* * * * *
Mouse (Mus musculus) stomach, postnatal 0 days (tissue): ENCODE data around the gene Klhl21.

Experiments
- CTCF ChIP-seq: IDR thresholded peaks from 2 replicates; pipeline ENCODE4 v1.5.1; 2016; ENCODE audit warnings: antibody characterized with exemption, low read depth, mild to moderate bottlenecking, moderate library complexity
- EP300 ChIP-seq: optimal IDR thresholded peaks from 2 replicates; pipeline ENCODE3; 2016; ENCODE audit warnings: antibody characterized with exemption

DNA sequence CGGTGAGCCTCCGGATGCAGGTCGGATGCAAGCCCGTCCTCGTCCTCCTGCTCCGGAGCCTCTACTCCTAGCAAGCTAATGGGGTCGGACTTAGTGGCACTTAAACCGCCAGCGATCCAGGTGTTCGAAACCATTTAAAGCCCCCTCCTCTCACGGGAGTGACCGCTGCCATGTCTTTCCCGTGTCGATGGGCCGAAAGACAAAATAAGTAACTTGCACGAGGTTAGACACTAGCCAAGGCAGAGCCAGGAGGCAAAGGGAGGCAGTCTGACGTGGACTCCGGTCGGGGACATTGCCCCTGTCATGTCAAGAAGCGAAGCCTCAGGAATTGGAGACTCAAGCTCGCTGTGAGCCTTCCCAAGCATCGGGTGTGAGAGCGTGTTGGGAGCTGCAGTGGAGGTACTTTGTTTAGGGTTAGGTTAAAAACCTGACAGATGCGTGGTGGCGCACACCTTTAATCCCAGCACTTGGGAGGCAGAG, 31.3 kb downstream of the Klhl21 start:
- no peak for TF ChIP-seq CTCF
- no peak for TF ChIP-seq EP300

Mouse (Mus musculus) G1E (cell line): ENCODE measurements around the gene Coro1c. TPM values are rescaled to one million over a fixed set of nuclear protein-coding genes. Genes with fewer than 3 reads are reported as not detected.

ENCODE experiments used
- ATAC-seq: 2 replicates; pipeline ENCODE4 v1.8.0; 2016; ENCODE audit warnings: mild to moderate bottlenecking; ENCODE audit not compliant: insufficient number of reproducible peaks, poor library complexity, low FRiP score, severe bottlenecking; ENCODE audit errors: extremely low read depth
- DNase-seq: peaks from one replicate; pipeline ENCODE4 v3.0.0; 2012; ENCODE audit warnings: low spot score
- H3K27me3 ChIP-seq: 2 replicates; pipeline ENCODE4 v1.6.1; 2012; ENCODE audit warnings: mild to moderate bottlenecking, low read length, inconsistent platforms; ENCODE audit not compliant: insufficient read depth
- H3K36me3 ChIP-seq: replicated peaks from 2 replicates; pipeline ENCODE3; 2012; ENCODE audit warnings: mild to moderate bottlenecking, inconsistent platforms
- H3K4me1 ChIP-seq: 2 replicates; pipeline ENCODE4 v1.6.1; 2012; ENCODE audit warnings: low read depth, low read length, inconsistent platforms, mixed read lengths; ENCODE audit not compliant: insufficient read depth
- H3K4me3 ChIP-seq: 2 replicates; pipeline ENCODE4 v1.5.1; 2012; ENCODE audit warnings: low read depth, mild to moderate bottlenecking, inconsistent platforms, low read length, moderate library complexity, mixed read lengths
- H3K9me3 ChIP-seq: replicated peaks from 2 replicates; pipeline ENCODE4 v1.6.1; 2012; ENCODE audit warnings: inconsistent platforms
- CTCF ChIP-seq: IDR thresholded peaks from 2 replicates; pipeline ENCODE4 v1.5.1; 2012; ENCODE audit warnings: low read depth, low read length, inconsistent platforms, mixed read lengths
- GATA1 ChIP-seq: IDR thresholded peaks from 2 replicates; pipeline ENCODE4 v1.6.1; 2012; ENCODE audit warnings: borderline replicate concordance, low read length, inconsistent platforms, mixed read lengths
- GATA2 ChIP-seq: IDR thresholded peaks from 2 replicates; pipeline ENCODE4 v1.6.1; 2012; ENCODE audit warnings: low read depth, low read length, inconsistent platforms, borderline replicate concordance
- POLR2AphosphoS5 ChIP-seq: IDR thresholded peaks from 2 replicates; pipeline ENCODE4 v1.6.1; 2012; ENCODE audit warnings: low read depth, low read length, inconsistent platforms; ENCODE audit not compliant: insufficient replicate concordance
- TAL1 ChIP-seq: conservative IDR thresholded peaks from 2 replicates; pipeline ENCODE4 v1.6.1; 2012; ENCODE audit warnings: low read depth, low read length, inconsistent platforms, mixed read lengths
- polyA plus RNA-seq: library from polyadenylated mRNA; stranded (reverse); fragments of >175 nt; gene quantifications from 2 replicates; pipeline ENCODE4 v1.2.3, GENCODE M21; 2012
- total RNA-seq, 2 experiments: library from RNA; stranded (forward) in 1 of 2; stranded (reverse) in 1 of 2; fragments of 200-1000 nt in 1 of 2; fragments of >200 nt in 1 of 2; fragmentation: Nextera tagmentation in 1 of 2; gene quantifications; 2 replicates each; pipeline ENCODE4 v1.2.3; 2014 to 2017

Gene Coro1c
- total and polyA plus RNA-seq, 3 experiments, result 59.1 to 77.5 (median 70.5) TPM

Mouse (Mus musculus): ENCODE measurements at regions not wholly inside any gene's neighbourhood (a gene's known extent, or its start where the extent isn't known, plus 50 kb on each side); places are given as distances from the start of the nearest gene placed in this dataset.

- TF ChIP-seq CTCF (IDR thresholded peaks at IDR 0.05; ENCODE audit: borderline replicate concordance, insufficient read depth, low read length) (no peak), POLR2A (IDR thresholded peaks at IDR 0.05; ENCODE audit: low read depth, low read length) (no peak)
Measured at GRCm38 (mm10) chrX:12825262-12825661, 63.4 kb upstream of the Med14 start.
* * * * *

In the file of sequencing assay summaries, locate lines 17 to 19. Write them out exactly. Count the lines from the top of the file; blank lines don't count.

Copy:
- CTCF ChIP-seq: IDR thresholded peaks from 2 replicates; pipeline ENCODE4 v1.5.1; 2012; ENCODE audit warnings: low read depth, low read length, inconsistent platforms, mixed read lengths
- GATA1 ChIP-seq: IDR thresholded peaks from 2 replicates; pipeline ENCODE4 v1.6.1; 2012; ENCODE audit warnings: borderline replicate concordance, low read length, inconsistent platforms, mixed read lengths
- GATA2 ChIP-seq: IDR thresholded peaks from 2 replicates; pipeline ENCODE4 v1.6.1; 2012; ENCODE audit warnings: low read depth, low read length, inconsistent platforms, borderline replicate concordance